with the most cost-effective solutions to our requirements.''
    2. Navy Facilities Engineering Command (NAVFAC): 75% Design-Build. 
According to Joseph Gott, Director, NAVFAC, ``The largest reason we 
select a project for the design-build delivery vehicle is the single 
point of accountability and responsibility. We have an architect-
engineer and a design-build constructor on the same team and have a 
contract with one company.''
    3. Air Force Center for Engineering & Environment (AFCEE) 70% 
Design Build. This number comes from a report done by Mr. Terry G. 
Edwards (AFCEE).
    4. Federal Bureau of Prisons: The Federal Bureau of Prisons has 
relied exclusively on design-build project delivery. ``Design-build 
shortens the delivery period because it eliminates the procurement 
phase between the design and the construction phase,'' Pete Swift, 
deputy chief, Design and Construction Branch.
    By greater utilizing the Design-Build delivery system the 
Department of Veterans' Affairs would experience several time and cost 
benefits. With a Design-Build delivery method there are fewer 
unforeseen problems and when problems do arise, they are resolved more 
quickly. Projects delivered on or before deadline are the rule rather 
than the exception with the Design-Build delivery method.
III. A Design-Build System Opens Opportunities for Alternative Design 
        Offerings
    By utilizing a Design-Build philosophy, the Department of Veterans 
Affairs could allow for sectors of the construction industry, such as 
modular construction, tilt-wall and pre-engineered steel to offer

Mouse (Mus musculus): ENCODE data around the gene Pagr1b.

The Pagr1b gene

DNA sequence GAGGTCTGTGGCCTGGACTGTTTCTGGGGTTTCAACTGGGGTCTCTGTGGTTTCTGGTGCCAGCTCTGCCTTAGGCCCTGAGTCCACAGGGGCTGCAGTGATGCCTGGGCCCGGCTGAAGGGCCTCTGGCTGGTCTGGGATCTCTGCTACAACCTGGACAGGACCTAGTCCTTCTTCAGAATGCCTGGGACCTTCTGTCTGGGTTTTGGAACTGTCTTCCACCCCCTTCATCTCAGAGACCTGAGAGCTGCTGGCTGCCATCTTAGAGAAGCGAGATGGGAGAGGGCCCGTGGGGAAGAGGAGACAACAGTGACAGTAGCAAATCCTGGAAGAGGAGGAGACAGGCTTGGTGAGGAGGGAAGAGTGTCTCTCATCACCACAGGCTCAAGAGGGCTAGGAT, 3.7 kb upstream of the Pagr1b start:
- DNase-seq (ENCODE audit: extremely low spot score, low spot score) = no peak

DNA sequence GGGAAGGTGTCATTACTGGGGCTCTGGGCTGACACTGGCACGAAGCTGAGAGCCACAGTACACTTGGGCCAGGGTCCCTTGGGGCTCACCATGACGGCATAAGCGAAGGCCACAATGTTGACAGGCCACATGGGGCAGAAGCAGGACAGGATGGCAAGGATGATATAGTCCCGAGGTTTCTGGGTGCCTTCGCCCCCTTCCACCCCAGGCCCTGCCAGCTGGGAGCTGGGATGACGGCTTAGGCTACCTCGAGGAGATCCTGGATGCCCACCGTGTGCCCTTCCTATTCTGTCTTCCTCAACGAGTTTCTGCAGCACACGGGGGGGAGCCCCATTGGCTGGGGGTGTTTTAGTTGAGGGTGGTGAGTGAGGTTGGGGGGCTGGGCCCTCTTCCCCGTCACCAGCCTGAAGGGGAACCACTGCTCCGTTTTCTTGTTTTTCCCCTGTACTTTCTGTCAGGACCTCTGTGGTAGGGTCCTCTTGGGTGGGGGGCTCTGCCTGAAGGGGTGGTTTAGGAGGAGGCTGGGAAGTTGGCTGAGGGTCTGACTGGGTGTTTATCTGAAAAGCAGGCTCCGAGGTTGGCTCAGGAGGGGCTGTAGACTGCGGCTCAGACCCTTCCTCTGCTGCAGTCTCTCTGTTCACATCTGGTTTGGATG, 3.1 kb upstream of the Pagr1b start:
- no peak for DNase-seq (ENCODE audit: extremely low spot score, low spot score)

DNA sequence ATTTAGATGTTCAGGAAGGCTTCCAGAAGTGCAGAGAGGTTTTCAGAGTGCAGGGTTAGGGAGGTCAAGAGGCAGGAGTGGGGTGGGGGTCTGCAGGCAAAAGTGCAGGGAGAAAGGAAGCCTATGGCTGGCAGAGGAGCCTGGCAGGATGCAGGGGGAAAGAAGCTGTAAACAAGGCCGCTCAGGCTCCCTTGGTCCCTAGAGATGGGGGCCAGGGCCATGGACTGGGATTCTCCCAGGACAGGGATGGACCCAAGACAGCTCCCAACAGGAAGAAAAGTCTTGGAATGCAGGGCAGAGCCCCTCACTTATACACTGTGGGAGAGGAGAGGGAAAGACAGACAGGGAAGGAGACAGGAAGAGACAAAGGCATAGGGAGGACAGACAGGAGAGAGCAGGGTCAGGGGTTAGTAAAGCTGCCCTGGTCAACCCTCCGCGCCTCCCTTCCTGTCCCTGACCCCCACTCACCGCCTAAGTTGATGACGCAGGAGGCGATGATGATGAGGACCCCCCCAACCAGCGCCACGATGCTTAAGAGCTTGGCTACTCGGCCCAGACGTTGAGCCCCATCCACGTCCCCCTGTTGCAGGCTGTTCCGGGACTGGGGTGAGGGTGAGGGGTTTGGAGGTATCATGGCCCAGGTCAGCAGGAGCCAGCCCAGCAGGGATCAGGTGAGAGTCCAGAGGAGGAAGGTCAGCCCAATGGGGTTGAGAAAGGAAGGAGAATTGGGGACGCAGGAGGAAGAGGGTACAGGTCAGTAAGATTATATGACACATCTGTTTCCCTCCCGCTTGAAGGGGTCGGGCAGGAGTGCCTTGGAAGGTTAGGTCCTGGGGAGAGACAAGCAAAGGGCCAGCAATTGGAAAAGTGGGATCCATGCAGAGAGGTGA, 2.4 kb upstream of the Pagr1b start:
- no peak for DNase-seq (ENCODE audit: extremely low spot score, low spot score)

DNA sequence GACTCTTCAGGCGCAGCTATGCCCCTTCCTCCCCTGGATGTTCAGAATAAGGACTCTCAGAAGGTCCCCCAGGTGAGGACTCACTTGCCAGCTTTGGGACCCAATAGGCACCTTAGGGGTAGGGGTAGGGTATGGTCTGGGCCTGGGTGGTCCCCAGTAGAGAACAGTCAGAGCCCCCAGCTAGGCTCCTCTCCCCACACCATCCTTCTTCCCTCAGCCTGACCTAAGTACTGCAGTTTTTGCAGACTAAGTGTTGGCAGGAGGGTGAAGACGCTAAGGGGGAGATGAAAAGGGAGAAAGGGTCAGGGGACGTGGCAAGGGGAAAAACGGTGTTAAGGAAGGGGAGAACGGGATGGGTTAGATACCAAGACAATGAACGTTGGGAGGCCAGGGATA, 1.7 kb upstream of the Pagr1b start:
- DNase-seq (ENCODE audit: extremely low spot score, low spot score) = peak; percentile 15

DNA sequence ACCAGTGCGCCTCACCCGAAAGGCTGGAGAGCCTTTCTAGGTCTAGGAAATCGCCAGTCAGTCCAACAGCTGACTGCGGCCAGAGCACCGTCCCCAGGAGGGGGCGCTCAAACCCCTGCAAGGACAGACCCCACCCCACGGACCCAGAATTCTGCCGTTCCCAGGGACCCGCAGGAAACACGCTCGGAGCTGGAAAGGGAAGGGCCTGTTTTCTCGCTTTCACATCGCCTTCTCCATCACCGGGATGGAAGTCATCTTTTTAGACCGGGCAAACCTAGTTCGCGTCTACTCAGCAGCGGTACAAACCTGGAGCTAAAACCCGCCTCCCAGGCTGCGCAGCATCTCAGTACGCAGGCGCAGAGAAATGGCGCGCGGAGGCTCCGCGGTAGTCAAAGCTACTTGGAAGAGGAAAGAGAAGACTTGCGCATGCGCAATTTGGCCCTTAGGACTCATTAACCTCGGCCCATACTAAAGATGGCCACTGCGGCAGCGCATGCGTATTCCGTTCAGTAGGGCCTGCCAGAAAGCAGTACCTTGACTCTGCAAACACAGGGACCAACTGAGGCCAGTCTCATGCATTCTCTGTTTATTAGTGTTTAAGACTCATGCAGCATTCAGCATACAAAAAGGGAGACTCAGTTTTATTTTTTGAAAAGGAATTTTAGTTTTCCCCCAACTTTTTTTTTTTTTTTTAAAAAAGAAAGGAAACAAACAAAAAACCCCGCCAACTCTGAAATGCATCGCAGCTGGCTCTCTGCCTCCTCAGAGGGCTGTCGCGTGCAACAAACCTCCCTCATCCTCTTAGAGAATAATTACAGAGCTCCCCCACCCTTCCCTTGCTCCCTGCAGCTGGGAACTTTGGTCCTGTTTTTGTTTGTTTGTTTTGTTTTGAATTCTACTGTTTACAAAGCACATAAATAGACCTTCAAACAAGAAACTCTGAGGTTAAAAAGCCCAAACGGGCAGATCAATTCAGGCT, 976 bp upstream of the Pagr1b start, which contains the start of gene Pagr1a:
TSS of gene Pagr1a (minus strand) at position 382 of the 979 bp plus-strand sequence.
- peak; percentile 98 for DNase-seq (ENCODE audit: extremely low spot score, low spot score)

products as well as project means and methods that are currently not 
exercised due to the restrictive nature of Design-Bid-Build project 
delivery methods.
    Numerous permanent modular contractors have performed services for 
the Department of Veterans Affairs but because of the limited amount of 
Design-Build solicitations, the opportunities are severely limited.
    Recently, the National Institute of Standards and Technology (NIST) 
released a report identifying modular construction as an underutilized 
resource and a breakthrough for the U.S. construction industry to 
advance its competitiveness and efficiency. One of the findings in the 
NIST report was ``Greater use of prefabrication, preassembly, 
modularization, and off-site fabrication techniques and processes.
    For those who specialize in alternative construction such as 
permanent modular, this report simply validated what has been known for 
a long time: Construction methods such as permanent modular leads to 
improved efficiency and productivity.
    By greater utilizing the Design-Build delivery system into the 
Department of Veterans' Affairs construction policies, the Department 
of Veterans Affairs could greatly increase the amount of projects that 
contractors utilizing alternative forms of construction could 
participate in and therefore experience the benefits as outlined in the 
NIST report.
    It should be noted that alternative construction methods such as 
permanent modular are not always the solution. There is no one perfect 
building system for every application. However, by expanding 
opportunities for them to be part of the process the Federal Government 
can be assured that it gets the `best value' by seeing all the options 
before awarding a contract.
IV. Conclusion
    Contractors that rely on a Design-Build delivery system have, and 
continue to overcome obstacles when it comes to working with the 
Department of Veterans Affairs. Moreover, in an era where the 
government is looking to trim costs wherever possible, the Department 
of Veterans' Affairs would be able to reduce construction costs, 
increase efficiency and provide our veterans with the quality 
facilities they deserve.
    The construction industry has seen great advances over the past ten 
years, and one of those is the Design-Build delivery system. More and 
more contractors are beginning to utilize Design-Build because of the